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  5. "Den Jungen geht es gut, dankā€¦

"Den Jungen geht es gut, danke."

Translation:The boys are doing fine, thanks.

April 5, 2013



Why is it "geht" and not "gehen"? Is that just the way this expression is said?

[deactivated user]

    "geht" agrees with "es", not "Jungen".


    ohhh okay. Thanks!


    Why den Jungen and not die?


    If you translate it as "it is going good for the boys," it might make a little more sense as to why boys is dative.

    [deactivated user]

      This expression takes the dative case.


      Wrote 'the boys are going well, thanks', won't accept going instead of doing? Pretty common turn of phrase in NZ.


      I agree. I'm Australian and keep instinctively writing "going" and getting it wrong. This is a very, very common exchange here:

      You: How are you going? Me: I'm going well, thanks.

      [deactivated user]

        Please do not report mistakes or alternative translations in the comments. Use the report button. Thanks!


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        I haven't heard this expression (but I'm in the US, so no wonder). So you would you possibly say, "It's going well for the boys," or just the version with "the boys" as the subject? Would you ever hear something like this? "How are you going?" "I'm going fine."


        I'm getting really confused on sentence construction. For whom is it going good?: "den Jungen." Ok so "den Jungen" is the indirect object. What is going?: "it." Ok so "it" is the object. What then is the subject? Or am I getting the subject and object confused?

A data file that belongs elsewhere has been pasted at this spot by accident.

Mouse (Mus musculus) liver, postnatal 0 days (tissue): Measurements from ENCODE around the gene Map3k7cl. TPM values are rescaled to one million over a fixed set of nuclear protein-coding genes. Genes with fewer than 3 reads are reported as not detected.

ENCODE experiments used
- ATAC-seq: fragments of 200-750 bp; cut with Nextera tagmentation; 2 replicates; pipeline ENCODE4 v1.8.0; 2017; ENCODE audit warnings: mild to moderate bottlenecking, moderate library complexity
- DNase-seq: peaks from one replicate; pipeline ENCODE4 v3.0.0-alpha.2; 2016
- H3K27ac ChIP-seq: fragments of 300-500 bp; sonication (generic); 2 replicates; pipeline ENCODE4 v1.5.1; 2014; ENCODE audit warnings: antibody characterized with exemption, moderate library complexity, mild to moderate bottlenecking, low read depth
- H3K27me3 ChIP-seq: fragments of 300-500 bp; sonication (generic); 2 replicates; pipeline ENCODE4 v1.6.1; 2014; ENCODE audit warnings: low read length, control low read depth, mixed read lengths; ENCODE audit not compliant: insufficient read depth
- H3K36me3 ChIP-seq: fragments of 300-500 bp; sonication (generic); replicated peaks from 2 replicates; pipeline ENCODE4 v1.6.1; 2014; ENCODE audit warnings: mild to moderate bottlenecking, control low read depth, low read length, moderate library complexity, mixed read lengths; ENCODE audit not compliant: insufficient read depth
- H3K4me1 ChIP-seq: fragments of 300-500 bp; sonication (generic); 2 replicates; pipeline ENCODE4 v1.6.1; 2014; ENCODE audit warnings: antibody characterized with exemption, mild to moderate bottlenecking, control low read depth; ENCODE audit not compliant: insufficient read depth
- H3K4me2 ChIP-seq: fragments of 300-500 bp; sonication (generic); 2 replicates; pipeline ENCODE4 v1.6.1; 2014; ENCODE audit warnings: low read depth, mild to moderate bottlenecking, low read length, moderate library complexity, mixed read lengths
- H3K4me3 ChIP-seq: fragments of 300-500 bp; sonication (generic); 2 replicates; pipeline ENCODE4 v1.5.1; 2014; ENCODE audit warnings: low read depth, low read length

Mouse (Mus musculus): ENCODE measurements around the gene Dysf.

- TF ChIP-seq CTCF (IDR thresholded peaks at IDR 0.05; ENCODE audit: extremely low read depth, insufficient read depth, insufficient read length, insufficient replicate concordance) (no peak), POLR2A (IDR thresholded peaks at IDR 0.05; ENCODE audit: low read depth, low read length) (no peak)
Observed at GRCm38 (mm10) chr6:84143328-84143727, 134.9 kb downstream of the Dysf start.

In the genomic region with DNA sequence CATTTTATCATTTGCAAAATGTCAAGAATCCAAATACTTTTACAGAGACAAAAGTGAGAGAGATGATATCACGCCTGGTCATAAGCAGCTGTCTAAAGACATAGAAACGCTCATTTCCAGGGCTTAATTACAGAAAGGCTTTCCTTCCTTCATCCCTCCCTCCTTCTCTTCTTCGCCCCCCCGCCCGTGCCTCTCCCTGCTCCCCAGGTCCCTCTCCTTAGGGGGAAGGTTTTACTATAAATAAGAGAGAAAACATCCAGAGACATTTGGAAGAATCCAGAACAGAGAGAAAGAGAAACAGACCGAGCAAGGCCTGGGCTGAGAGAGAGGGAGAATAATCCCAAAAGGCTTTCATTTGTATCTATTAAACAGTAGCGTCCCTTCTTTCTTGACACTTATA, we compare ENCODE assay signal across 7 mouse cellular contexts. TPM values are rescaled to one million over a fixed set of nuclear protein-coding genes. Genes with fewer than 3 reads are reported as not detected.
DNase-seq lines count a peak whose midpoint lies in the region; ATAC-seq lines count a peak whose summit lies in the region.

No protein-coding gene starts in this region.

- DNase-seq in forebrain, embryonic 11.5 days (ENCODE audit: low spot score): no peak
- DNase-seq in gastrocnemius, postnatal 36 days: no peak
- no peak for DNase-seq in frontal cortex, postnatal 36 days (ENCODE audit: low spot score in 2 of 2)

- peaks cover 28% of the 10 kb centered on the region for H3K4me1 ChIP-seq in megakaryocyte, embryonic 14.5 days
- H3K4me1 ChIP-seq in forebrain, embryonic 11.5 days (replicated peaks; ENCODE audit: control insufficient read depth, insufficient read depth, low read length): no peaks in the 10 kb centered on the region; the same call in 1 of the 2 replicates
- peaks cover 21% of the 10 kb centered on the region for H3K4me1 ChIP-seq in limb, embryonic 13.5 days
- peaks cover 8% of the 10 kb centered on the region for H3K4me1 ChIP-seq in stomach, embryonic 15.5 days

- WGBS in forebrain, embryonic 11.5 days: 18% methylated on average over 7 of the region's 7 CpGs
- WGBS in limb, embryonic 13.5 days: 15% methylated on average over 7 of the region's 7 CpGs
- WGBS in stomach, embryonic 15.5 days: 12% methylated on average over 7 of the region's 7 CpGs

Do you always have to have a subject and direct object if you have an indirect object?, or can one of them be missing?

        Thanks in advance!

        [deactivated user]

          The subject is "es". There's no accusative object in this sentence.

          "Impersonal verbs

          Another type of construction in which what would be the subject of an English sentence is in the dative case in a German sentence are the so-called impersonal verbs. These are verbs in which the grammatical subject of the sentence is "es", a non-specific "it". We have met two of the most common impersonal verbs already:

          • Es tut mir Leid. ("I'm sorry.")

          • Wie geht es Ihnen? ("How are you?")

          • Mir geht es gut. ("I'm very well.")"



          Thanks for your post, I will check out the website.

          Before I leave, I wanted to clarify my confusion. In the sentence, "I eat an apple," to determine what the object is, we ask the question: "what is being eaten by the subject?" This is the apple and the apple in the accusative form. So, if I ask the same question for this exercise: "What is going." The thing that is going is "it." If I understand correctly, the object is the thing on which the the verb acts. This appears to be accusative. In this case, it seems as if it is "it," but as you said "it" is the subject. This is why I am confused.

          I suppose the impersonal verbs make this exception. At any rate, my answers will probably be answered at the website. Thanks again!


          how is going the same as doing?

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